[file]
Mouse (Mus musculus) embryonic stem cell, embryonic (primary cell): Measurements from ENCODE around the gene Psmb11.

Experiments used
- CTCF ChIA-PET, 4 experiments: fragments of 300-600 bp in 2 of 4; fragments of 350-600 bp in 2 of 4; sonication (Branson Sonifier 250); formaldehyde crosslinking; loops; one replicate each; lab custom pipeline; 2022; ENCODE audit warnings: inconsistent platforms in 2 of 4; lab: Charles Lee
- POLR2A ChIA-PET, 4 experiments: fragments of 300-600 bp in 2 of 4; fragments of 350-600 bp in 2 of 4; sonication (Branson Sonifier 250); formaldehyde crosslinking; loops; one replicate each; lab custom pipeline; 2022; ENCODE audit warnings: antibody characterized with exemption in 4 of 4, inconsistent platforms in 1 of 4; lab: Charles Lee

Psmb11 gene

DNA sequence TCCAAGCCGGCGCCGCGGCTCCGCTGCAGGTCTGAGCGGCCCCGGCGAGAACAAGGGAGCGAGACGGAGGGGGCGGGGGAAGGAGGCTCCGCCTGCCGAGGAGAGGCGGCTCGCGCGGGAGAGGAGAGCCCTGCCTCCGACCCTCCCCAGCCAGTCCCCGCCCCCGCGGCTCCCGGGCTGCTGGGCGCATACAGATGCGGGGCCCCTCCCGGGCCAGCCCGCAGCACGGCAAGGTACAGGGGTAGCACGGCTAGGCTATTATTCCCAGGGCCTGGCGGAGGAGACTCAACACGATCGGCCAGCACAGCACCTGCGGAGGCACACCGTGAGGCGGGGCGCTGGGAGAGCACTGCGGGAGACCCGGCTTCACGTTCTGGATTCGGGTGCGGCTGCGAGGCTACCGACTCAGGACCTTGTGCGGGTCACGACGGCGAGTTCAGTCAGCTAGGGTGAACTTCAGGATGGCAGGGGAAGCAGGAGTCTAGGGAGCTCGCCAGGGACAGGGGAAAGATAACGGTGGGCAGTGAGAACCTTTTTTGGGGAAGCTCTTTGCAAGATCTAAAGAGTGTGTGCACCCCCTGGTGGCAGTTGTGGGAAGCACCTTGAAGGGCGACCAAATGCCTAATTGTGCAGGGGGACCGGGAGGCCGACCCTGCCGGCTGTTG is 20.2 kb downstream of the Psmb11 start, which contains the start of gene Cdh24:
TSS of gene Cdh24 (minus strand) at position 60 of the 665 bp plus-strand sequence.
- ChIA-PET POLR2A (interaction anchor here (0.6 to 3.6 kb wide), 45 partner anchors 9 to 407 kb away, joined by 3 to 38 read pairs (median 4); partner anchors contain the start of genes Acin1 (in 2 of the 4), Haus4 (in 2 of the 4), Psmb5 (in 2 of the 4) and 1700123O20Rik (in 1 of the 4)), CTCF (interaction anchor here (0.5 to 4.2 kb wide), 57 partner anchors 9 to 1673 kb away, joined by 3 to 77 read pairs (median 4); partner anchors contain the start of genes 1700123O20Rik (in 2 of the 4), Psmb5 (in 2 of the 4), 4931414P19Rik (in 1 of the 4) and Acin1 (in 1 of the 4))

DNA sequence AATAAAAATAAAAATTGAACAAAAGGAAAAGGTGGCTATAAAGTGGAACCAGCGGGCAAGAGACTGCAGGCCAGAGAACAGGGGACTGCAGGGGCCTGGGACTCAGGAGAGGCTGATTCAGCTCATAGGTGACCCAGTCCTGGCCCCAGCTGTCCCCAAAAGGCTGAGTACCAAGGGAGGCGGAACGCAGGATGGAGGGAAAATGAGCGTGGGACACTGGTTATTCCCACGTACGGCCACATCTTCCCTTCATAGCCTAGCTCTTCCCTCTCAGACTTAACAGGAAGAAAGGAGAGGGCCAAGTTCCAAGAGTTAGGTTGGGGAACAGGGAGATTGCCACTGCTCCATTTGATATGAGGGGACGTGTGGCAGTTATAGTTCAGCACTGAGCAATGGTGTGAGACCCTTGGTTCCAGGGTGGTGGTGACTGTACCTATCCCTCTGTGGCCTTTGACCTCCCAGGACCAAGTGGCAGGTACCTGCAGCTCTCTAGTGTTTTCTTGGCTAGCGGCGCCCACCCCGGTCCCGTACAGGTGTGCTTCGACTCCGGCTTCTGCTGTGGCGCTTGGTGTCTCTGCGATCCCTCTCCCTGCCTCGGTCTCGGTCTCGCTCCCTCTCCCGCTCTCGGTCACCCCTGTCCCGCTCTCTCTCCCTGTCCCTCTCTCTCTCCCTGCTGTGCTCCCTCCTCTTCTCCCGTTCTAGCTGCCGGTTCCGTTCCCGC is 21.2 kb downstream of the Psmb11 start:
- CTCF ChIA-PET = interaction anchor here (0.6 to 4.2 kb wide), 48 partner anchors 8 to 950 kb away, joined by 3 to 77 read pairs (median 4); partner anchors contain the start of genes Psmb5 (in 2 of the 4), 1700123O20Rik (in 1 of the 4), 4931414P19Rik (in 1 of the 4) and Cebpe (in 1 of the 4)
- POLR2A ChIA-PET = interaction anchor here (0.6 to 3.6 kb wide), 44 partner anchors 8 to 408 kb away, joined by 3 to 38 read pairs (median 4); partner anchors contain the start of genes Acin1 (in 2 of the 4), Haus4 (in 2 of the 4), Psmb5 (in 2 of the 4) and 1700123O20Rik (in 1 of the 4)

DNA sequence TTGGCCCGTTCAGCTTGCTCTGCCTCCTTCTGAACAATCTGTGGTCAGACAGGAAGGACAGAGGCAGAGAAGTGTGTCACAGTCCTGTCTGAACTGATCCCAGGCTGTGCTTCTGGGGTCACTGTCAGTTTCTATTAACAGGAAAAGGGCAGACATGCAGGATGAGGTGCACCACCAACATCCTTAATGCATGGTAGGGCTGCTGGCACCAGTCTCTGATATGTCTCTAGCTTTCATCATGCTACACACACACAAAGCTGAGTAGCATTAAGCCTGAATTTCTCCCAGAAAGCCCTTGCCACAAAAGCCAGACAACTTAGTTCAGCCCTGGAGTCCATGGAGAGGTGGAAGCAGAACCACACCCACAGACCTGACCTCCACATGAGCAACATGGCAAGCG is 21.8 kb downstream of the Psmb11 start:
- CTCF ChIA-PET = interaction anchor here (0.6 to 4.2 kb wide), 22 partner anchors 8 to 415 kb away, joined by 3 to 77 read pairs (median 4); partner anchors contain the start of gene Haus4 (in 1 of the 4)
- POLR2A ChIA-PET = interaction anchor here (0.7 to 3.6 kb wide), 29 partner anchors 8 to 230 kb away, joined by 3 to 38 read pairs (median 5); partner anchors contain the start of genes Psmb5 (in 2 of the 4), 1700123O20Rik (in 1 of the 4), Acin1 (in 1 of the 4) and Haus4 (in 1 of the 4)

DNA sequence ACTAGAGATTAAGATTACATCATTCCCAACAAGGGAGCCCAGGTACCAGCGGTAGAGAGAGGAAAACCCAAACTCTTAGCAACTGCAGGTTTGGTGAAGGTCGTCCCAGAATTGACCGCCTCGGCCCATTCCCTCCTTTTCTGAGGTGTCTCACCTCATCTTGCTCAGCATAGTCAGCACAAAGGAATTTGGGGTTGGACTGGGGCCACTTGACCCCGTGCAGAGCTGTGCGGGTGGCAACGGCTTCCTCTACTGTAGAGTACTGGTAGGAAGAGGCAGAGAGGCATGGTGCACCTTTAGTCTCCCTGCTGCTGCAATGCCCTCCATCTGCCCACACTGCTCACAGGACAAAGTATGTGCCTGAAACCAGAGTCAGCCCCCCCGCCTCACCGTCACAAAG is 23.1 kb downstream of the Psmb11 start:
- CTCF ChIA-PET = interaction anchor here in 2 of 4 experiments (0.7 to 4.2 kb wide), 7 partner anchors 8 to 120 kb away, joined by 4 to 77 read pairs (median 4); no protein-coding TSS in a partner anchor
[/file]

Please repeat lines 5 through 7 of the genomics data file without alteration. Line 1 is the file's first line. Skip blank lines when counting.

Psmb11 gene

DNA sequence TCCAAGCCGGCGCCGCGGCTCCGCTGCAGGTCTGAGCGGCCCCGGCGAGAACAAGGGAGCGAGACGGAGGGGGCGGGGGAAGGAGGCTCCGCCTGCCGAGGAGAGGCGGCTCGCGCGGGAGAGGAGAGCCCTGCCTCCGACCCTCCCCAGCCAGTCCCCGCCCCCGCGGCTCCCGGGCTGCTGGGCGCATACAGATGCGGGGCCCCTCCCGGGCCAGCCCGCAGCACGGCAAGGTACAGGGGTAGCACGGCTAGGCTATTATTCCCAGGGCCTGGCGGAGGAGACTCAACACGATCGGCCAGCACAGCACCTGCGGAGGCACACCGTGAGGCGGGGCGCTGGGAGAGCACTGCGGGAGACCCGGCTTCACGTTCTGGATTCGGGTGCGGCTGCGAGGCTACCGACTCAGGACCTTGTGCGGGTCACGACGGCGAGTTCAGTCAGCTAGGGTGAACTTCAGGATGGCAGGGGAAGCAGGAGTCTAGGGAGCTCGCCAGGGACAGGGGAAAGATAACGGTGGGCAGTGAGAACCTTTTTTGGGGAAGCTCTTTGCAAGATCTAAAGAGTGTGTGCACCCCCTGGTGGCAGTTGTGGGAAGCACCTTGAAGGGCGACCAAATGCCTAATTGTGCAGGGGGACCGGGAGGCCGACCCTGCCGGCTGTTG is 20.2 kb downstream of the Psmb11 start, which contains the start of gene Cdh24:
TSS of gene Cdh24 (minus strand) at position 60 of the 665 bp plus-strand sequence.